Palm and Microsoft (through OEMs) both released touch-based smartphones years before the iPhone. They were very popular in the military, government, and legal markets, though a distant #2 and #3 to Blackberry (which did not release a touch-capable device until after the iPhone).
Anyway, PDAs were a different device category from smartphones and many of them required a stylus for input like the HP iPAQ which ran Windows Pocket PC.
IIRC, the iPhone keynote talked about how they did away with the stylus because people frequently lost them so I wouldn't equate stylus-input PDAs with finger-input smartphones even though both device categories technically use touch-screens.
As far as I know, I cannot enable a skill on my echo dot itself. I have to do it through the app. This is friction that I don't need to tell you is bad for engagement. I wager Amazon's first mover advantage is very much over stated.
Google saw a tiny but steady rise in mobile searches and realized they needed to become mobile focused. They acquired a startup called Danger Inc. which brought in Andy Rubin who helped birth their Android efforts.
Rubin saw just how good the iPhone was then threw out their work to start from scratch  before they eventually put out their first device: the Android G1. Steve Jobs was furious at the similarities with the iPhone because he had gotten firm promises Google would not copy the iPhone in their phone efforts. Eventually, Eric Schmidt resigned from Apple's board when it was clear both companies would be competing head on in mobile.
Thanks for pointing it out.
If so, this might be the first of a few re-orgs.
Don't maintain costs that that aren't adding net value?
1st the Lure: bonu$ with first month check + $10K+ in relo
2nd the Hook: 6 month blushing period
3rd the Sinker: layoff old team, give threatening overtures and about lost trust and missed deliveries
Meanwhile everyone is in a 12-month lease, certainly spent the relocation, and definitely not in the mood to relocate again. Anyone that dipped into that bonus is really hooked, anyone that didn't is annoyed at the thought of giving up their signing bonus to cover relocation which would make the whole venture a wash.
So yeah, the further away from Seattle recruits are from the better. Luckily Seattle's geographic location enhances this. Ironically, an east coast HQ2 would probably weaken this trapping mechanism for all but foreign labor who are verily fucked no matter what thanks to visa,H1B,L1 fun.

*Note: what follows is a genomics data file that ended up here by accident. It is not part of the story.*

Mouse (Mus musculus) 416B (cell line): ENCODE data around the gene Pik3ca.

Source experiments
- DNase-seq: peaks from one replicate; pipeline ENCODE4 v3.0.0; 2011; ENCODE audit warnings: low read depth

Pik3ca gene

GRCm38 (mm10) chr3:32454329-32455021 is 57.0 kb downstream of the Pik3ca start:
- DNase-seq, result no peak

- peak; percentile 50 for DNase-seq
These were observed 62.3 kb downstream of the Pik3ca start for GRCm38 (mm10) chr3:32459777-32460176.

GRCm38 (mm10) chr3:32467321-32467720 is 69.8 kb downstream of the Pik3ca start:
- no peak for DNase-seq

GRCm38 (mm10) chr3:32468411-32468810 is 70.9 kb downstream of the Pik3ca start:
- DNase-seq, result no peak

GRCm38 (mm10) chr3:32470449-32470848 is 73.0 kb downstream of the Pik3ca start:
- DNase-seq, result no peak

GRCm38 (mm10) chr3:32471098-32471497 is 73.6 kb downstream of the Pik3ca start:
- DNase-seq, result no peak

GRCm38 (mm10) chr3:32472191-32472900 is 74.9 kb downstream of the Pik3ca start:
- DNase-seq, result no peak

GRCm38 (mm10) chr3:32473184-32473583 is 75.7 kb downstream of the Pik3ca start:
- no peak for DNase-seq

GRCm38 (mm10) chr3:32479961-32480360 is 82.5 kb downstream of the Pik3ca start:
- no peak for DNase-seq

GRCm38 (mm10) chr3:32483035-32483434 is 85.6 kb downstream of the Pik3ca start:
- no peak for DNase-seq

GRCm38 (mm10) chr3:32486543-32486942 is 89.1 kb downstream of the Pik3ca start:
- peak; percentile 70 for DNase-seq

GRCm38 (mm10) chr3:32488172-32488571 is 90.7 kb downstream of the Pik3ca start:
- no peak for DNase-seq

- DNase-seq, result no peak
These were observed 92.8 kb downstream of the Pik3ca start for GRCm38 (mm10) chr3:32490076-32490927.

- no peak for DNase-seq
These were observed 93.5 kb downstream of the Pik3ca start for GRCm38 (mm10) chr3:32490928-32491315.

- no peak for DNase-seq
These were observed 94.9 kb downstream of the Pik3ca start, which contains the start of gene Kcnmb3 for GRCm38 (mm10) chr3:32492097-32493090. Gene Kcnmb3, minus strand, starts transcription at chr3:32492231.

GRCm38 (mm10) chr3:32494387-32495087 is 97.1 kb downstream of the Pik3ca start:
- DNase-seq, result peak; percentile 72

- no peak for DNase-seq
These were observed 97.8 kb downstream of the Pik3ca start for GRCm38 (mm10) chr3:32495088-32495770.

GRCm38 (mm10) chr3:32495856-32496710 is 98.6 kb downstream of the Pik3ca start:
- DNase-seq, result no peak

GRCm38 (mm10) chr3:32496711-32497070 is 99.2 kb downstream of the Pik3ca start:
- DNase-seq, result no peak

I have a lot of family around Seattle and have visited frequently. One year I visited in May and it rained nonstop, oscillating between a soft drizzle to a torrential downpour, for 10 straight days! Too depressing for me.
Boston: 43.76in / 137 days
Seattle: 34.1in / 152 days
137/152 are the number of days w/ precipitation, not sunny days. ie, Seattle has less rain, but more days of precipitation. This is typical comparing Seattle with many other cities: less rain total, but spread over more days.
Those more days are concentrated in winter, more so than in is typical in other parts of the country. If you look at the "hours of sunshine" stat over a whole year in your links, the typical seasonal change people complain about in the PNW is right there: Apr - Sep are similar, but Nov - Feb Seattle gets half as much hours of sun.
The concentration of gloomy drizzly days in winter is quite real.
Hours of sunshine during winter months (Dec + Jan + Feb):
Seattle: 235 (-50%)
Annual hours of sunshine:
Seattle: 2019 (-23%)
so it's accurate to say that Boston is sunnier than Seattle and much sunnier during the winter.
Rain in May is a bit weird (only 1.9 inches on average according to wiki), torrential down pours in Seattle are even weirder, especially outside of October/November.
EDIT: Ok, I get it...I get it.
Personally, I think the whole 'Seattle has horrible' weather is pretty overblown. It's grey for a couple of months.
I'm writing this now, in February, to a perfectly blue sky. It is cold, but not grey in the least.
I've personally found it more challenging that folks don't seem to socialize much. They just work non-stop throughout the week, then perhaps do something on the weekend. It contrasts quite a lot to when I was in New Zealand where you frequently see your friends after work.
More sun is great, but I prefer regular drizzles at 40F to a clear sky in the single-digits punctuated by massive blizzards.
New York: aggressive aggressive
Seattle or Vancouver: passive aggressive
Well I guess fire is a kind of chaos itself.
Disclaimer: I'm an Amazon employee, but the comments here are my own.
“As part of our annual planning process, we are making head count adjustments across the company — small reductions in a couple of places and aggressive hiring in many others,” a spokesman said. “For affected employees, we work to find roles in the areas where we are hiring.”
disc: Amazon employee